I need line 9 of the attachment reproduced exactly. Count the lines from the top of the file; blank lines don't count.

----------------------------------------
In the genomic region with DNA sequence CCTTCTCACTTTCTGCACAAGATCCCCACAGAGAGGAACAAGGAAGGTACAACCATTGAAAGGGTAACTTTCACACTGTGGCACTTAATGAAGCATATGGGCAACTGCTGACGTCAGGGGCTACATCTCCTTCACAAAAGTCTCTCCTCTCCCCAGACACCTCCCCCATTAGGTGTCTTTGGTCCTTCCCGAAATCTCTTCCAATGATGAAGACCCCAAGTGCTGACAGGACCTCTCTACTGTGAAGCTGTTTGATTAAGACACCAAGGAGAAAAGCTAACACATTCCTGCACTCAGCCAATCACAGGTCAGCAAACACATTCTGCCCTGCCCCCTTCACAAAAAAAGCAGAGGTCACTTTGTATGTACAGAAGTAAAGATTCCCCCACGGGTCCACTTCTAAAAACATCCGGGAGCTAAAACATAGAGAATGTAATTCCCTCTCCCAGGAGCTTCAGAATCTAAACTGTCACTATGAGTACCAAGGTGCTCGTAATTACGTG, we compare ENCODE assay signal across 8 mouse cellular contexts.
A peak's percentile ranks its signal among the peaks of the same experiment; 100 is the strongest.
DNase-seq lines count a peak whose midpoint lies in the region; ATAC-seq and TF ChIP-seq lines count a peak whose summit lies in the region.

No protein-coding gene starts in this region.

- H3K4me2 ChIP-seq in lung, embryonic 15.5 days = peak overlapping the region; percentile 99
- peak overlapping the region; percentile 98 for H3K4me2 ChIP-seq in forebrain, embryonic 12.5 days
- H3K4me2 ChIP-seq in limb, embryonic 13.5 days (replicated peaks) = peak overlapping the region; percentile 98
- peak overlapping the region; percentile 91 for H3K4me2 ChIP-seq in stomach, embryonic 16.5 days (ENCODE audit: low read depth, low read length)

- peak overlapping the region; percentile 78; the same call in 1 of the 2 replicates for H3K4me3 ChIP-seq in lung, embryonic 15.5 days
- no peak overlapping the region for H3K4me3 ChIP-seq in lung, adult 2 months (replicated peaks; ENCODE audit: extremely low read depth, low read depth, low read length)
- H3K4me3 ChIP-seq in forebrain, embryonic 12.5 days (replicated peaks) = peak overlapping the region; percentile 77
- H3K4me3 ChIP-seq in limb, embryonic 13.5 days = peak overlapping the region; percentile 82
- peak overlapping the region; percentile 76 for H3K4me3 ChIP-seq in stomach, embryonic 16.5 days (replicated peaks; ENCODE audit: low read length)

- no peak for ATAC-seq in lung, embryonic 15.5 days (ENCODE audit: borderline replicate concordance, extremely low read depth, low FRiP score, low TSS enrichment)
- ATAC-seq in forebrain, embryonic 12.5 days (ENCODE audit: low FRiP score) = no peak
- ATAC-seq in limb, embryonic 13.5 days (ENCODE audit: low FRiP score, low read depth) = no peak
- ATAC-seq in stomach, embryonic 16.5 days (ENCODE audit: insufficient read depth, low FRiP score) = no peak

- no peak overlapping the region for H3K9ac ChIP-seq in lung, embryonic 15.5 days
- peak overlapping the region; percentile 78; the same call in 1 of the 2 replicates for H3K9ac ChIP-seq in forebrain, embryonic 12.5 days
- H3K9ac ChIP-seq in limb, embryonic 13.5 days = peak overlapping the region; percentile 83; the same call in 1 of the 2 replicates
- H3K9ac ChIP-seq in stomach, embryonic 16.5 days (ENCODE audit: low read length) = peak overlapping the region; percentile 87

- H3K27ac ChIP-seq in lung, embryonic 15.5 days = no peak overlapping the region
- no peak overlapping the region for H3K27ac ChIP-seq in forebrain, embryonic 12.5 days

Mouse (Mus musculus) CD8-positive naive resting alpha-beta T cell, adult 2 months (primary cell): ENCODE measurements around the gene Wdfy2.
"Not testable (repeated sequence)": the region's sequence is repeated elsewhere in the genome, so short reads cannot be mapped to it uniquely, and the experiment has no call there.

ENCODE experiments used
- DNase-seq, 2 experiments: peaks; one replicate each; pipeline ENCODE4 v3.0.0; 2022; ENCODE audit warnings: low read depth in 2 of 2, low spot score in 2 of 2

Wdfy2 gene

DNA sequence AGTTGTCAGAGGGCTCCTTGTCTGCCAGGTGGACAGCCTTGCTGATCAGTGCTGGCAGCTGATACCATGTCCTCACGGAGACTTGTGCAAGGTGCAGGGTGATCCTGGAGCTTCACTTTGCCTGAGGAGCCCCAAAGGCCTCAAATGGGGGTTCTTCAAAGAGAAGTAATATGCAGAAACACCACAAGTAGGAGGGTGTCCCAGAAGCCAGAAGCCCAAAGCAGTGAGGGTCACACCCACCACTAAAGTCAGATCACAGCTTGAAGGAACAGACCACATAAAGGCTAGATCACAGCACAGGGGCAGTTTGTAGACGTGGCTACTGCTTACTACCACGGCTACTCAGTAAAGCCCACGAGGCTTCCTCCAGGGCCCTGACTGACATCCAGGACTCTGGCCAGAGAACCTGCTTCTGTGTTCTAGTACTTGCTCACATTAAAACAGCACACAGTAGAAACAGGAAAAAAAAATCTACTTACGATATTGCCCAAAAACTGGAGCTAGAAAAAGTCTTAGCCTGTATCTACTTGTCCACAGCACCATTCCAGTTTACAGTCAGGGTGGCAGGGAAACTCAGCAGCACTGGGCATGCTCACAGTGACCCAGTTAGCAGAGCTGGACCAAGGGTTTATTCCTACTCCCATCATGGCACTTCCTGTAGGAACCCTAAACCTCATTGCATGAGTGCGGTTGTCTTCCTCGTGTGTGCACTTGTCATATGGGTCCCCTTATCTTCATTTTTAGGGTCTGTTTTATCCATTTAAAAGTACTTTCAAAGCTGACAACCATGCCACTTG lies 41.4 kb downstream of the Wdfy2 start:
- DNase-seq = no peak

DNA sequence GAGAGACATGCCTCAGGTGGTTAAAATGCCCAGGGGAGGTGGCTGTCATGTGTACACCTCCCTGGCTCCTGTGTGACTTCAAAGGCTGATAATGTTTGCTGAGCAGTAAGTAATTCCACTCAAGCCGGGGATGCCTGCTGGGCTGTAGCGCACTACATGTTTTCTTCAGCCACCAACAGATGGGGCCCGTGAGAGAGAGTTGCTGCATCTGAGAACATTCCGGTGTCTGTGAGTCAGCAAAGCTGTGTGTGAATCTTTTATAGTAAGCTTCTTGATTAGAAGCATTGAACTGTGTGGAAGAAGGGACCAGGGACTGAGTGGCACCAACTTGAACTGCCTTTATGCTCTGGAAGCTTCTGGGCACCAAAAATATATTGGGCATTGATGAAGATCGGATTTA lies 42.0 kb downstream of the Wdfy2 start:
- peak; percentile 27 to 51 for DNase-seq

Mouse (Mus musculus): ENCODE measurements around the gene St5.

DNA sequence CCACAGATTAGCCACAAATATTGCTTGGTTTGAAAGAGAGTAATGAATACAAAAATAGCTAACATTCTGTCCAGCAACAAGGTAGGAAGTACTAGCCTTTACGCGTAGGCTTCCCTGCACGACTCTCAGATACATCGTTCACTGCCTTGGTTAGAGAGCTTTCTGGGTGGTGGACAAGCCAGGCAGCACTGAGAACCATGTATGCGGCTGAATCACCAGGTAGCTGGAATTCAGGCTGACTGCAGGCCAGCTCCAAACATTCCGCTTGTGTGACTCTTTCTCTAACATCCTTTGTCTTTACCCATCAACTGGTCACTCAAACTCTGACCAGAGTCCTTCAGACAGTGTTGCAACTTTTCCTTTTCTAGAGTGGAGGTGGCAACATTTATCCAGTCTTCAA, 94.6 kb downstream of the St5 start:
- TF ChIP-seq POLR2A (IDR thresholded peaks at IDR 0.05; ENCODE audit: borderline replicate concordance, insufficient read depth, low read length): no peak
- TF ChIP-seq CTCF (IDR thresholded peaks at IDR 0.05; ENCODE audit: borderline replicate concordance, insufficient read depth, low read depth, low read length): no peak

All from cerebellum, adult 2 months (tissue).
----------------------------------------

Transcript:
- peak overlapping the region; percentile 78; the same call in 1 of the 2 replicates for H3K4me3 ChIP-seq in lung, embryonic 15.5 days